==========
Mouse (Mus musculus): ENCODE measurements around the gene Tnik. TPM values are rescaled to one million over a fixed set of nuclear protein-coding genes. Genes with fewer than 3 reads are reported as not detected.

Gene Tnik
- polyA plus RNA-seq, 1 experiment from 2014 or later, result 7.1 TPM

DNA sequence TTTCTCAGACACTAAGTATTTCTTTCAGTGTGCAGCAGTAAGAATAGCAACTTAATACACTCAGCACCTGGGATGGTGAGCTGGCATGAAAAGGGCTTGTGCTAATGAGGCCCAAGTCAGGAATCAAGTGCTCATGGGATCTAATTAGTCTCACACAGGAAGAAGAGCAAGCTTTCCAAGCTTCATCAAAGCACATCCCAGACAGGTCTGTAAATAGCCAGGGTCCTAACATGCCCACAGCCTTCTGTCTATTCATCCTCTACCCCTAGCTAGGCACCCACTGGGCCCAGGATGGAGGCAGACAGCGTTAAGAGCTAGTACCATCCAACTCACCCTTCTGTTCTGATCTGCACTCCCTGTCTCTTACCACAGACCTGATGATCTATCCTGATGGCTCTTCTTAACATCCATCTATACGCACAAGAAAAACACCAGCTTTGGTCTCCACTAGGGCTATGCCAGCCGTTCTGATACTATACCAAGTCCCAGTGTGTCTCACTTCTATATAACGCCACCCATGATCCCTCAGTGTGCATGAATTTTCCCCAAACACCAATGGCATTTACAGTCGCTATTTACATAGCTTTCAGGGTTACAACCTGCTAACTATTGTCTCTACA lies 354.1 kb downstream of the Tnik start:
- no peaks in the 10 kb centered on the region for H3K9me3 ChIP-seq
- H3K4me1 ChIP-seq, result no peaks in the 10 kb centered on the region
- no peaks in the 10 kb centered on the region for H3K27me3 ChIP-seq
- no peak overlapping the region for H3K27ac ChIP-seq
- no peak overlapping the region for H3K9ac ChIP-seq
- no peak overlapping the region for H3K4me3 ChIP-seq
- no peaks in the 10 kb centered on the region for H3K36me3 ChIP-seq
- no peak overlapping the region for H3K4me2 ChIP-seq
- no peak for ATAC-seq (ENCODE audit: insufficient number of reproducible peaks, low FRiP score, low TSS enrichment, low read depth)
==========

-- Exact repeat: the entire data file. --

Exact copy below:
Mouse (Mus musculus): ENCODE measurements around the gene Tnik. TPM values are rescaled to one million over a fixed set of nuclear protein-coding genes. Genes with fewer than 3 reads are reported as not detected.

Gene Tnik
- polyA plus RNA-seq, 1 experiment from 2014 or later, result 7.1 TPM

DNA sequence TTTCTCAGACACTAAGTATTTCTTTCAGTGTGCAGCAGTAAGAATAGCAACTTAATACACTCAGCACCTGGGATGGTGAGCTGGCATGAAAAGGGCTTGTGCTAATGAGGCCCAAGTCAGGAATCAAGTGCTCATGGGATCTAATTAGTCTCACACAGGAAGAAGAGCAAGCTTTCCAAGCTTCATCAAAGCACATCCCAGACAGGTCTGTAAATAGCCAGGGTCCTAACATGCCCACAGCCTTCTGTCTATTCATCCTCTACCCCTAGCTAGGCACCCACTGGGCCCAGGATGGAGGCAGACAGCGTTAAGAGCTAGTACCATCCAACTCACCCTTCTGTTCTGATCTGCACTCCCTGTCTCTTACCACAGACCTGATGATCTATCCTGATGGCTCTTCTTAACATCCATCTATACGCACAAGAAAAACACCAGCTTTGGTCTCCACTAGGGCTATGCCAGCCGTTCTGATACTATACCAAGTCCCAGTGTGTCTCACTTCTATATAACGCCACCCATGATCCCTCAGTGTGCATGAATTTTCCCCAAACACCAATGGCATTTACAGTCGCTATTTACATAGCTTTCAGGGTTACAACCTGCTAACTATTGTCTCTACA lies 354.1 kb downstream of the Tnik start:
- no peaks in the 10 kb centered on the region for H3K9me3 ChIP-seq
- H3K4me1 ChIP-seq, result no peaks in the 10 kb centered on the region
- no peaks in the 10 kb centered on the region for H3K27me3 ChIP-seq
- no peak overlapping the region for H3K27ac ChIP-seq
- no peak overlapping the region for H3K9ac ChIP-seq
- no peak overlapping the region for H3K4me3 ChIP-seq
- no peaks in the 10 kb centered on the region for H3K36me3 ChIP-seq
- no peak overlapping the region for H3K4me2 ChIP-seq
- no peak for ATAC-seq (ENCODE audit: insufficient number of reproducible peaks, low FRiP score, low TSS enrichment, low read depth)